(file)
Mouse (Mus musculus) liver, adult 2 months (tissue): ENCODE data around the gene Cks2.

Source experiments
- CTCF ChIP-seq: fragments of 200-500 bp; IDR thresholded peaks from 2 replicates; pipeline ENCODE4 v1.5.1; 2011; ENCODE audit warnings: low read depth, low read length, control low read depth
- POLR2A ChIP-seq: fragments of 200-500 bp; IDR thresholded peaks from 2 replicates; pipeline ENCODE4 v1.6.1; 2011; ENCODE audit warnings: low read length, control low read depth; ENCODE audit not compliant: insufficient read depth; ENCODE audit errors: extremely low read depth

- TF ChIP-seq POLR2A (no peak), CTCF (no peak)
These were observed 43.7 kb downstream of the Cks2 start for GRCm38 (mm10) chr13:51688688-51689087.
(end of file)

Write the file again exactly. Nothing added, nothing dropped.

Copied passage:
Mouse (Mus musculus) liver, adult 2 months (tissue): ENCODE data around the gene Cks2.

Source experiments
- CTCF ChIP-seq: fragments of 200-500 bp; IDR thresholded peaks from 2 replicates; pipeline ENCODE4 v1.5.1; 2011; ENCODE audit warnings: low read depth, low read length, control low read depth
- POLR2A ChIP-seq: fragments of 200-500 bp; IDR thresholded peaks from 2 replicates; pipeline ENCODE4 v1.6.1; 2011; ENCODE audit warnings: low read length, control low read depth; ENCODE audit not compliant: insufficient read depth; ENCODE audit errors: extremely low read depth

- TF ChIP-seq POLR2A (no peak), CTCF (no peak)
These were observed 43.7 kb downstream of the Cks2 start for GRCm38 (mm10) chr13:51688688-51689087.